Hawke's Bay will have to wait until at least September 21 before large crowds can return to sporting or entertainment events.

Prime Minister Jacinda Ardern announced today that the Covid-19 alert levels would remain at 2.5 for Auckland and level 2 for the rest of New Zealand.

However, she said Cabinet had agreed "in principle" that the rest of the country would move to level 1 at 11.59pm on Monday September 21. Cabinet will confirm this earlier in the day on September 21.

Despite the Covid outbreak in Auckland, there have been no positive Covid-19 test results in Hawke's Bay for more than four months.


The Prime Minister said the bereavement subcluster associated with Mt Roskill Evangelical Fellowship Church in Auckland was a "trouble spot".

"While there is no evidence of significant spread outside of the Auckland cluster, this event does raise the possibility that more people have been exposed within what is already our biggest cluster to date."

The announcement has had an immediate effect on planned events in Hawke's Bay this weekend.

The Tarzino Trophy Daffodil Raceday – Bostock New Zealand Spring Racing Carnival this Saturday will go ahead but with restrictions and changes, said Hawke's Bay Racing Inc chief executive Darin Balcombe.

The Raceday will be limited to owners and sponsors split into "well-segregated" areas with their own entrances and toilets.

There will be up to 100 in each section but they will have to stay at tables of 10 where there will be food and bar service. There is a total limit of 500 patrons.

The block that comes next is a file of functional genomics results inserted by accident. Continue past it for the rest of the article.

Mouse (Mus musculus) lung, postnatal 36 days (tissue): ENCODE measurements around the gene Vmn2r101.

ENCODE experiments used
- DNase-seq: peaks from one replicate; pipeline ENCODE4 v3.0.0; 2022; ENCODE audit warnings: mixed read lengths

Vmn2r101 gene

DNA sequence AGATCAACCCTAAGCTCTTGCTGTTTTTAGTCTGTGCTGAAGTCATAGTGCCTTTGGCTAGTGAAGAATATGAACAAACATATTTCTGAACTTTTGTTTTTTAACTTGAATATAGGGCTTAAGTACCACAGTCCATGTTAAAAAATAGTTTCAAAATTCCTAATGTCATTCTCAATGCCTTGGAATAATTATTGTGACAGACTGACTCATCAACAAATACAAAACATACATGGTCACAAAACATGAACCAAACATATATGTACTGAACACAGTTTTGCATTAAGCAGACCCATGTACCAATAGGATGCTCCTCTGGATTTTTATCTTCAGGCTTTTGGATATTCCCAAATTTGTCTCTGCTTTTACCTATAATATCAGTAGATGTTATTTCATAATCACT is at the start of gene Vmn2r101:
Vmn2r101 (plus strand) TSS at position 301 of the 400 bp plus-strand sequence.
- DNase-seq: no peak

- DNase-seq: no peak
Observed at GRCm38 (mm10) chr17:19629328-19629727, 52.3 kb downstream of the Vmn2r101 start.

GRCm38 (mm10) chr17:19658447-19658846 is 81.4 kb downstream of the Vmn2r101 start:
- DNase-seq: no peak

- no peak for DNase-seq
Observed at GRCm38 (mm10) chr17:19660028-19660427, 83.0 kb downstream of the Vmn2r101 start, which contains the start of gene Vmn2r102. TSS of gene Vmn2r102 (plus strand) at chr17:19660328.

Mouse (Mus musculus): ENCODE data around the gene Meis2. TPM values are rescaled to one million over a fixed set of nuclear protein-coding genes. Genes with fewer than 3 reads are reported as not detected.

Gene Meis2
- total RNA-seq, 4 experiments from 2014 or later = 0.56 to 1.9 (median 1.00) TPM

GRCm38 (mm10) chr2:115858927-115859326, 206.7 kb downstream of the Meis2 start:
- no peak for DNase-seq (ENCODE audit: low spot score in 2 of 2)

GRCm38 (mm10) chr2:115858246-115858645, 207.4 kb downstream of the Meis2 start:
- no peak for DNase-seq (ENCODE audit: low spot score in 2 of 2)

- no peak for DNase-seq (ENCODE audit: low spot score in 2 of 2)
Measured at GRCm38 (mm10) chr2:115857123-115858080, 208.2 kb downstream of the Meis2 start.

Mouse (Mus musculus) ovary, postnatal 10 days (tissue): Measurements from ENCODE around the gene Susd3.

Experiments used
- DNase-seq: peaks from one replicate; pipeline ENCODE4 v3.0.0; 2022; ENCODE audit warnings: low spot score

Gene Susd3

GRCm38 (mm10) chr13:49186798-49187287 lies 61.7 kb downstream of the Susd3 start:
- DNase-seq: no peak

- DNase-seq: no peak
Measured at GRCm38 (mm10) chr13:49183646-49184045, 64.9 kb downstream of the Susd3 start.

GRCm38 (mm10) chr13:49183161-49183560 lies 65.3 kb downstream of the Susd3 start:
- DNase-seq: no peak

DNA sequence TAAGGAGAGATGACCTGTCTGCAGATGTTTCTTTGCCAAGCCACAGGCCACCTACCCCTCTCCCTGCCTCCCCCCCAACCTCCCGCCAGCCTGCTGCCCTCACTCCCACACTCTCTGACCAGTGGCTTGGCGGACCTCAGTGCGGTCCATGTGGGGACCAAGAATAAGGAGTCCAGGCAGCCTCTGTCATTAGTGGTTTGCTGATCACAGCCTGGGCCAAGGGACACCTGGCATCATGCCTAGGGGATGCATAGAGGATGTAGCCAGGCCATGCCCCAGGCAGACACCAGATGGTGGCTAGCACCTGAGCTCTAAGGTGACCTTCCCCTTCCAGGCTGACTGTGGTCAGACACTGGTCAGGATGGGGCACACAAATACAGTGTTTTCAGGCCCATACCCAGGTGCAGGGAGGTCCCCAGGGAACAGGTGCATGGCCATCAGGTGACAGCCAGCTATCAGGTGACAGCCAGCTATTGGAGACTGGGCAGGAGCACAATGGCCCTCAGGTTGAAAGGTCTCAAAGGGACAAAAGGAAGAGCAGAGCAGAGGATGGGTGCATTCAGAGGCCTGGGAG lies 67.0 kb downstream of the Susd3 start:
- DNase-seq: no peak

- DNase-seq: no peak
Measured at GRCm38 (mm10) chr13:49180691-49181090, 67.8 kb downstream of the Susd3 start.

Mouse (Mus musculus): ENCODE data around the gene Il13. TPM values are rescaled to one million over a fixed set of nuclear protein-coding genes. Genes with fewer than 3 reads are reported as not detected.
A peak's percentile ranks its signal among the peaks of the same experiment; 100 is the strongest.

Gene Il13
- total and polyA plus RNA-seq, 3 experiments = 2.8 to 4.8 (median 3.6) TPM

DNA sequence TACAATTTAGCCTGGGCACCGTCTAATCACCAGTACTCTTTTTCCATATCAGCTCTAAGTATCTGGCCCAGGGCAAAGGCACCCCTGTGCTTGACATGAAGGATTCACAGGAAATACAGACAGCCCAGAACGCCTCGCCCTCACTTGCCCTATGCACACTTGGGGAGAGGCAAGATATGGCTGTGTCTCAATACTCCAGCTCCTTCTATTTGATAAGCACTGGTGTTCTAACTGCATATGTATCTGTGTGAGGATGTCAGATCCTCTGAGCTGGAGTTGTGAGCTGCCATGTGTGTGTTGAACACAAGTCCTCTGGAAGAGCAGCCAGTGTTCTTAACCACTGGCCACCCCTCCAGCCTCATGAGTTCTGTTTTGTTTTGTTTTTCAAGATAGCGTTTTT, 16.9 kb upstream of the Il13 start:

Balcombe said all the rooms and a couple of the marquees were all sold out and the day is the second biggest derby outside of the Livamol Classic.

They rely heavily on the Spring Carnival for the racing season and the implications will be significant, "especially from the hospitality side".


If level 2 restrictions were in place for the Livamol Classic on October 17, the implications would become "exponential".

"We've got huge bookings for Livamol day, it's more a struggle of where to find room for everyone than anything."

A full crowd gathering to watch a Magpies game will also not yet be possible this weekend.

The first Magpies home game against Counties Manukau this Sunday can be attended by sponsors, members, existing hospitality and ticket bookings and Napier City Council suite holders. There will be no more ticket sales.

Hawke's Bay Rugby commercial manager Dan Somerville had said he was confident the rugby union could successfully deliver a match under level 1 or 2.

"We are very lucky to have recently played the club rugby semifinals and finals at McLean Park under level 2 regulations so we are confident that we can safely accommodate the commitments and bookings that we have.


"Our sponsors and members are very loyal so we will be doing our best to ensure they are all looked after."

Somerville said McLean Park is an ideal venue for the regulations with ample seating, multiple gates and entry points to stands and corporate areas.

However, he had his "fingers crossed" that they would have been able to sell tickets to fans and have a crowd at the first home game.

The Hawke's Bay Secondary School Sports Awards which were set for October 19 at the Napier Municipal Theatre were also cancelled due to the uncertainty around levels and disruption to secondary school sport that Covid-19 has caused.

Hastings Boys' High School principal and chairman of the Hawke's Bay Secondary School Sports Committee Rob Sturch said secondary school sport has faced "unprecedented disruption" which meant the traditional awards format will not be possible.

Sport Hawke's Bay chief executive Mark Aspden said the organisation, with support of secondary schools across the region, has decided to recognise a wider range of achievements with no specific categories instead.


Excellence certificates will be awarded to students who have excelled in sport over the past 12 months and recipients will be profiled across media channels.